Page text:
Jump to content
Seriously No Politics ×

Plural Marriage was Essential for Exaltation.


Ray Agostini

Recommended Posts

Avatar Wrote:

"Anything God commands us to follow is necessary for exaltation."

That has never been the problem, the problem is, when that info is coming from prophets. I have seen it pointed out 50 times already on this board that prophets are human and can make mistakes.

I would think someone who is omnipotent would know that this method isn't the most effective route to deliver soul saving information.

Link to comment

Juliann,

You speak well of Compton's book. Do you agree with his assessment that "one finds that in actuality Mormon polygamists, both female and male, were generally sincere, intensely religious, often intelligent and able, and men and women of goodwill. Nevertheless, my central thesis is that Mormon polygamy was characterised by a tragic ambiguity...it was a social system that simply did not work in nineteenth-century America..." (Introduction, p.xiii)

He then goes on to explain why it did not work - essentially because women were left alone, "in sacred loneliness".

As one remarked: "I was aware now that my mother's early married life must have been humiliating and joyless on many occasions because of her position as a second wife." (Ibid.)

They often did not speak or write about how they really felt. Is that surprising considering the requirements of polygamy? And those who did speak out were either brave or rebellious.

Link to comment

When I read these scriptures Brigham Young comes to mind. Listen to what he says of the tears and weeping of the women in polygamy:

>"Now for my proposition; it is more particularly for my sisters, as it

>is frequently happening that women say they are UNHAPPY. Men will say,

>'My wife, though a most excellent woman, has NOT SEEN A HAPPY DAY SINCE

>I TOOK MY SECOND WIFE,' 'No, NOT A HAPPY DAY FOR A YEAR,' says one;

>and another HAS NOT SEEN AHAPPY DAY FOR FIVE YEARS. It is said that

>women are tied down and abused: that they are misused and have not the

>liberty they ought to have; that many of them ARE WADING THROUGH A

>PERFECT FLOOD OF TEARS,...

What are those women complaing about? Isn't this supposed to be the great plan of happiness? :P

Link to comment

Hi,

Life's tough.

Sincerely,

Dale

Link to comment
You speak well of Compton's book. Do you agree with his assessment that "one finds that in actuality Mormon polygamists, both female and male, were generally sincere, intensely religious, often intelligent and able, and men and women of goodwill. Nevertheless, my central thesis is that Mormon polygamy was characterised by a tragic ambiguity...it was a social system that simply did not work in nineteenth-century America..." (Introduction, p.xiii)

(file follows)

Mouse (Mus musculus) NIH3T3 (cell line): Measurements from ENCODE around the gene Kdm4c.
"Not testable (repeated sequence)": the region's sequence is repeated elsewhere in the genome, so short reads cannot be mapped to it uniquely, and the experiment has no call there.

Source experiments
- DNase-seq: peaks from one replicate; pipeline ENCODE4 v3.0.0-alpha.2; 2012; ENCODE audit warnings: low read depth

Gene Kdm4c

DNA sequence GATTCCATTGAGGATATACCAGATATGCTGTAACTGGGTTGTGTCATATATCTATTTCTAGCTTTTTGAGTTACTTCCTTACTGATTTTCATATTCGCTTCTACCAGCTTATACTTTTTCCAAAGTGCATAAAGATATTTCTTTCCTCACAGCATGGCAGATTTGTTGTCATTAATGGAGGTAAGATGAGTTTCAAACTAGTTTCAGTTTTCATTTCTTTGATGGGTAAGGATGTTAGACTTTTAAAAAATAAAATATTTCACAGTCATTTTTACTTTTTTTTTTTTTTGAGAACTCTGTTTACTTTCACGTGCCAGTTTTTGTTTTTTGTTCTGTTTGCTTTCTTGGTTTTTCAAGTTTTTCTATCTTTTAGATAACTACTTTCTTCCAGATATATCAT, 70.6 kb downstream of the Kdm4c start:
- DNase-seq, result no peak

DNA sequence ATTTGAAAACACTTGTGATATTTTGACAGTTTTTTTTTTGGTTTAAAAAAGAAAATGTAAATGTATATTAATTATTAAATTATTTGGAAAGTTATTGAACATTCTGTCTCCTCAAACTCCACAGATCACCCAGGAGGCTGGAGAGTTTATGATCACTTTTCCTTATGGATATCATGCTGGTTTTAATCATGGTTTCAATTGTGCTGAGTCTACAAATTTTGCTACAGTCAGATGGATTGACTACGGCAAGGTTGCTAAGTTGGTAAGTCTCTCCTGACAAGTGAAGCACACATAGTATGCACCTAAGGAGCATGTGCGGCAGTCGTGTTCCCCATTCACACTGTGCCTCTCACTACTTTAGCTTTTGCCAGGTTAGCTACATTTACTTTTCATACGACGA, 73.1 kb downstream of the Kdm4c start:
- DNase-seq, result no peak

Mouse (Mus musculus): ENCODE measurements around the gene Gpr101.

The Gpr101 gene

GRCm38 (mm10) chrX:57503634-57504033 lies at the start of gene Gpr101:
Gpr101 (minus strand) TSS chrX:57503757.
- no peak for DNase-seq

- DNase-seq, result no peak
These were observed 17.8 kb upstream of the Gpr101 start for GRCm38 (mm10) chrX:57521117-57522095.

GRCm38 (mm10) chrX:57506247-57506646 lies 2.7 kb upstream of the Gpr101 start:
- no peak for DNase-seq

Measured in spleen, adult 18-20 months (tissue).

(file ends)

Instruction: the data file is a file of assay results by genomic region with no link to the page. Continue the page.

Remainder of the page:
He then goes on to explain why it did not work - essentially because women were left alone, "in sacred loneliness".

As one remarked: "I was aware now that my mother's early married life must have been humiliating and joyless on many occasions because of her position as a second wife." (Ibid.)

They often did not speak or write about how they really felt. Is that surprising considering the requirements of polygamy? And those who did speak out were either brave or rebellious.

There are a few things that I don't agree with...of course. As to whether it "worked" I think you would have to have a control group of blissfully happy never separated ...even though men were routinely sent off on missions...monogamous couples who never experienced any of the travails that Compton is sometimes a little too quick to turn into a polygamy issue. Nighthawke has identified some pretty startling things that I think Compton didn't think through too well....such as not letting the reader know that there was a famine going on as he relates how wives were forced to rely on their sisters or brothers. There is one quote that he just plain misread.

That being said...it had to be less than pleasant. I bought a letter from a polygamous wife (from the later era) who snipes at the other wife and says that if there was ever a woman happy in polygamy she had never met her. I have my own family stories. But I still think it is insulting to say these women, some who kept life long diaries, were cowards. The divorce rates do not support the notion that women kept quiet! Nor do their outtings with Elizabeth Stanley in the early era. At some point it is going to be necessary to stop the simplistic explanations and patronizing dismissals of what these women said, wrote and maintained to their deaths.